Biology alum Ianthe 'Cookie' Bryant-Gawthrop's Purdue Profile
Every year, Ianthe "Cookie" Bryant-Gawthrop's research regulatory compliance team reviews at least 1,000 research agreements in various stages and helps Purdue's investigators comply with all applicable regulatory requirements.
Bryant-Gawthrop is director of research regulatory compliance in the Office of the Vice President for Research. With her three-member team, she helps researchers across campus navigate the complex waters of research compliance.
What is your team's exact role in the research administration process?
In general, we make sure the technical details of research projects are congruent with applicable regulations. We also compare what is approved in a research project with what a campus regulatory committee -- such as the IRB (Institutional Review Board) or PACUC (Purdue Animal Care and Use Committee) -- has approved.
There is a complex pool of regulations that might apply in any particular instance. For example, there are regulations related to the ethical treatment of research subjects, a number of regulations involving export controls -- which include military or dual-use research and regulations related to training in the responsible conduct of research.
At what point in the research process does your team work with investigators?
It really depends on the type of research being done, but it begins when a Purdue investigator pursues research funding. The team will ensure that all regulatory items have been approved by the right committee and are congruent with the funded project. Other times, we work with researchers and Sponsored Program Services during the pre-award and contract negotiation phases to help researchers know what regulatory parameters exist in the agreements and direct them to the appropriate regulatory committee.
Either way, we try to become involved as early as possible. We want to make compliance clear and as seamless as possible, so that it is not just something buried in the "fine print."
How do you work with researchers to ensure that their projects comply with all applicable regulations?
Helping researchers with regulatory compliance can be as simple as promoting awareness of necessary training, for example. Or, it can be as complicated as setting up a research environment that's compliant with specific, detailed export control restrictions. Each project is different, and that's part of what makes my job enjoyable.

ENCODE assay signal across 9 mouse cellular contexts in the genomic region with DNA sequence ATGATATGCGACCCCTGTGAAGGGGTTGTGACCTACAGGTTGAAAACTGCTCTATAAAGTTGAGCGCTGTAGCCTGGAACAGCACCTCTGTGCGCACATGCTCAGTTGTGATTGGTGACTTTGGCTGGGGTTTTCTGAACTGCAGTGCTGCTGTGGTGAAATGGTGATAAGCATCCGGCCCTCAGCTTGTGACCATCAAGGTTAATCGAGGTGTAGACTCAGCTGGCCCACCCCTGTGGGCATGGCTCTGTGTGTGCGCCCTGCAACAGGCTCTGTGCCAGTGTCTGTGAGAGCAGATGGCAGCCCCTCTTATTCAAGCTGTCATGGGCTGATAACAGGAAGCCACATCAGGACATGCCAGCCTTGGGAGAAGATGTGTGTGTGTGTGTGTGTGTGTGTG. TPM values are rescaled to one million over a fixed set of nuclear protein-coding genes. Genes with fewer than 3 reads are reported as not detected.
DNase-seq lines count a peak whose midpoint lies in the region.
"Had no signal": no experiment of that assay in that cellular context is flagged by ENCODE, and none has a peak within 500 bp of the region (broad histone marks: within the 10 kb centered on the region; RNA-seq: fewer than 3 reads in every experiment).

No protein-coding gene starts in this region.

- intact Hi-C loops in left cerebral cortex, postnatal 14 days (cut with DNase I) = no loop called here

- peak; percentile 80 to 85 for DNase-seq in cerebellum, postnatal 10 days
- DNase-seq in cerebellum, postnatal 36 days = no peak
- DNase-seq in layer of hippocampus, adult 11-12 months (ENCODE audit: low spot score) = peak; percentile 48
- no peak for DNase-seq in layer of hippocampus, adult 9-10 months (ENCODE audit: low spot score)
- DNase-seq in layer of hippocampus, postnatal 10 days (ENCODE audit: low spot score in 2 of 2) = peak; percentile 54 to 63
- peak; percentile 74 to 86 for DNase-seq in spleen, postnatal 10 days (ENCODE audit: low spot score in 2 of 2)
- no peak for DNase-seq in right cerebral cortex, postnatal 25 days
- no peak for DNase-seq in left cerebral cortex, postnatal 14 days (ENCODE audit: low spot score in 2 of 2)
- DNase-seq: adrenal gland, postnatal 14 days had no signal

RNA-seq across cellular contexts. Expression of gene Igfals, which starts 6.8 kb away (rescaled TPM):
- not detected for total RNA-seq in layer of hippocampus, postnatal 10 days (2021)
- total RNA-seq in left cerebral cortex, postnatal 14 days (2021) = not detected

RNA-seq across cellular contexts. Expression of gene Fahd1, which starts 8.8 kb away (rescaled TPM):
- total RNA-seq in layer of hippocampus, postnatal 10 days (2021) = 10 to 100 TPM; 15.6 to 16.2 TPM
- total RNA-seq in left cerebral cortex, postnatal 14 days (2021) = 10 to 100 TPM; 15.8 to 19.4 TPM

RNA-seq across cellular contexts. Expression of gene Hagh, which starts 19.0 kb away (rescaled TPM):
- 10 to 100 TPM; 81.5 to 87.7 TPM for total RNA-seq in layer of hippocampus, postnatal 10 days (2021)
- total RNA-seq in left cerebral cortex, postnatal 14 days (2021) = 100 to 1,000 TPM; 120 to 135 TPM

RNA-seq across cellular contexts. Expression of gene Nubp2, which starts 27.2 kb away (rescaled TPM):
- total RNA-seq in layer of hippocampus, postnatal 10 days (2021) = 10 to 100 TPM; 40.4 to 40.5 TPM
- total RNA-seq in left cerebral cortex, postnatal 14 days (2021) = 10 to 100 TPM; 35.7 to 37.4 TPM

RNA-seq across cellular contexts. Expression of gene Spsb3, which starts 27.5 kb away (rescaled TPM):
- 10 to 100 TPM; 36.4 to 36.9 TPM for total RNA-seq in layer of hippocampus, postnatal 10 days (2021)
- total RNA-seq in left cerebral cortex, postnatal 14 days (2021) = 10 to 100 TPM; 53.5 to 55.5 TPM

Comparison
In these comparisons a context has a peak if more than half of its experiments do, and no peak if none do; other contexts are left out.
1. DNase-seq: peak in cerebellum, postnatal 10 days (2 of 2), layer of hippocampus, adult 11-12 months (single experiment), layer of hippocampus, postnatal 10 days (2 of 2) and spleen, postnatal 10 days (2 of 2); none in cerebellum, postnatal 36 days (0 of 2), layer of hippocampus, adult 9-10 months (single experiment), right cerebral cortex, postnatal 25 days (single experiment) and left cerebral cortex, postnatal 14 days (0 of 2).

We do our best to tailor our work to each individual research project, so each interaction is always different. We see many different categories of research in various stages each year, so we keep very busy. Our office's activities truly are a team effort. I supervise three staff members who help make everything possible -- two are devoted to export control regulations and one is devoted to working with the regulatory committees on campus.
Why do you think it's important to provide regulatory help for researchers?
Frankly, regulations can be very intimidating and can differ from sponsor to sponsor. We want researchers to have the parameters and contact information readily available so that they can feel comfortable with the terms of compliance in their awards.
How did you find yourself pursuing this career path?
I earned my undergraduate degree in genetics and microbiology, and my graduate degree in biochemistry/molecular biology, both from Purdue.
While I was doing cancer research as a graduate student, I saw a different light at the end of the tunnel. However, I still wanted to enable academic research in some way. This role keeps me engaged and involved in all kinds of scholarship. Working in this area is great because I get to keep up on all different kinds of technology and see a lot of interesting research happening on campus.
I also like to assist researchers whenever possible. When they're successful, it's extremely gratifying, and it's also a positive thing for Purdue. Anytime my team and I can help Purdue's researchers move the world forward, it's a win in our books.
Writer: Amanda Hamon Kunz, 49-61325, email@example.com
Article featured in Purdue Today.